by Laura Belyea, COO at Talivest
There’s nothing quite like a pandemic to bring people together, even when they’re apart. As a business, your first concern might be communicating and connecting with customers. But, as is starting to emerge, it has never been more important to engage with employees as a priority.
LinkedIn posts, marketing blogs and newspaper rhetoric, have already started to turn the focus on employees in recent weeks. As one thought-piece recently expressed; “If you think employee experience can take a backseat during the pandemic, think again.”
One of the main reasons for this refocus, is the realisation that we might all be working remotely for longer than expected. The Home Office has already told staff they could be home-based for the next year. Others speculate that full-time office-based working may be a thing of the past altogether.
As we learn to adjust to the ‘new normal’, one thing is clear – we need to establish new ways of working. And as great team leadership examples teach us, listening is key.
The Importance of Effective Listening
In business, much like in life, active listening is the key to self-improvement. Business leaders are not immune to this just because they’ve reached the top. There have been many studies highlighting the importance of listening in business communication. Recently a study found that team engagement can vary by 70 per cent, purely on a team’s manager.
We already know that employee pulse surveys, are a great way to monitor employee engagement, motivation and morale. But why is listening so important to senior leaders?
Here’s four reasons why:
1. Investment in ‘Human Capital’
Experts tell us what we already suspected; leaders that take the time to really listen to their employees are investing in the most critical asset, “human capital”. In turn, active listening inspires a workforce to work to their optimum and drives loyalty too.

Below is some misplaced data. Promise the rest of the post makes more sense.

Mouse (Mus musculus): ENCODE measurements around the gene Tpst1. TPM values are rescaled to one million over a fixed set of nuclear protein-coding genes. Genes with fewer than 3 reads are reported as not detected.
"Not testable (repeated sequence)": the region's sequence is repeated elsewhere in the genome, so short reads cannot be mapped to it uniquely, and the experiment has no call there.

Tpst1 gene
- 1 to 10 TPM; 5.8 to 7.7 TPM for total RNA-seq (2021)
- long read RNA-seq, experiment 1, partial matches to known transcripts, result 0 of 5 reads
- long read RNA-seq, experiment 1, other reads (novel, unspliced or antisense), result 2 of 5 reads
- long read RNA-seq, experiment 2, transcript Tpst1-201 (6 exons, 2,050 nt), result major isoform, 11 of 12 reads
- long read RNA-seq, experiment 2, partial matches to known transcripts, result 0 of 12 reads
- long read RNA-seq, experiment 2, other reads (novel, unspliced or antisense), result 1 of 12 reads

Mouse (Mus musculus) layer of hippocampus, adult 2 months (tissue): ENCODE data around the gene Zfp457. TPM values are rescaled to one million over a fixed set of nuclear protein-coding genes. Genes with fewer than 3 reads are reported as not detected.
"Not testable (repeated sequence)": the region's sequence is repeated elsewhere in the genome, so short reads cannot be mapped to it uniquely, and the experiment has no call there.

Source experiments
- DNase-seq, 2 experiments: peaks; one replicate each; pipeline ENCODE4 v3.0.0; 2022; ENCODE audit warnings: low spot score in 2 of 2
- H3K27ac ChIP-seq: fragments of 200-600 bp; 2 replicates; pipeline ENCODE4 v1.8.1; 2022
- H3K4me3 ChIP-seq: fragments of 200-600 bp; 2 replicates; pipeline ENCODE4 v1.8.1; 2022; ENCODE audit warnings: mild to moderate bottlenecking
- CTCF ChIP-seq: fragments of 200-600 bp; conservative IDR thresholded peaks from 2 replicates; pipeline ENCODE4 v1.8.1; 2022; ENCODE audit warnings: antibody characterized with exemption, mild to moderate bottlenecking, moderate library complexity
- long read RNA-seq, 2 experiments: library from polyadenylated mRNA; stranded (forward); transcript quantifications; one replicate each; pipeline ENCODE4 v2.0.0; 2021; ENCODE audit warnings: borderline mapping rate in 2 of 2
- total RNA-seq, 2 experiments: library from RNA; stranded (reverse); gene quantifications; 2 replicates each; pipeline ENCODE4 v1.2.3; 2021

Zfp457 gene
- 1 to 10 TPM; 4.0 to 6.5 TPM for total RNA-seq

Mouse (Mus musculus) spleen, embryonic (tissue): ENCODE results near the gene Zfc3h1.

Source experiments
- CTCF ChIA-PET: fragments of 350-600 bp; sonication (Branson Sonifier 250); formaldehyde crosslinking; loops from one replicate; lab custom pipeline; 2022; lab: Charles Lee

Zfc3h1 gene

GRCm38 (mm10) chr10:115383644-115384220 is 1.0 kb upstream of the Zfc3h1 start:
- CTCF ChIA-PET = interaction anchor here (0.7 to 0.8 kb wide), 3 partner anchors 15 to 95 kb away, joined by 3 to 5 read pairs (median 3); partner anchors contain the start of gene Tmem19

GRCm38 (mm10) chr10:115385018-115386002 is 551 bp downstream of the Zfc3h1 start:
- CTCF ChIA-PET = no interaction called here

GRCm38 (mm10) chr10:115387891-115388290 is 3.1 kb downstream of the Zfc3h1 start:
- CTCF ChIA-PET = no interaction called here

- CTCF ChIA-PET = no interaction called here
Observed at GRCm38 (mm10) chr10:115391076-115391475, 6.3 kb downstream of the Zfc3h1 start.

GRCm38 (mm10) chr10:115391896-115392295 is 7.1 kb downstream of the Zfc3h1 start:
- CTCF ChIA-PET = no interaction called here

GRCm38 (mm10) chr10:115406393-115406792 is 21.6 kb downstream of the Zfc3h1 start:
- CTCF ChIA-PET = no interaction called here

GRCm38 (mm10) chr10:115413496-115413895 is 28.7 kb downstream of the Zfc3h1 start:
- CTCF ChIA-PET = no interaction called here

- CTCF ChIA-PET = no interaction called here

2. Empowers decision-making
Good leaders want to make great decisions. But how can you achieve this if you don’t measure the sentiment of stakeholders? For the purpose of listening, people analytic tools are a smart way to understand people and processes. These have been flagged up time and again as the key to empowered decision-making.
3. Redundancy with dignity
Another issue that many businesses will face in light of Covid-19, is the difficult decision to lay off staff. We’ve already seen corporates from British Airways through to Frankie & Benny’s make sizeable cuts in recent weeks. But how do you want to be remembered as a business on the way out?
The purpose of listening and inviting employee feedback is to make better, more informed decisions. And while making redundancies will never be popular, being able to treat employees with respect and dignity remains key. Being able to explain the difficult choices you’ve made, will go some way in easing the blow.
4. Monitor and maintain wellbeing
We know that remote working can have implications for many workers. Employee wellbeing pulse surveys can provide valuable insight into this issue, allowing managers to put helpful measures in place
As our working lives transform in front of us, one thing remains – the importance of strong leadership. By using tools and resources to understand employee engagement and issues, and by truly listening, you’ll be the best team leadership example you can be.
About the author
Laura’s role is to successfully support the growth and strategy for Talivest, as well as provide product support with her expertise within the HR industry. Previously posts were director of HR & operations in Telefonica, Elizabeth Arden and ICON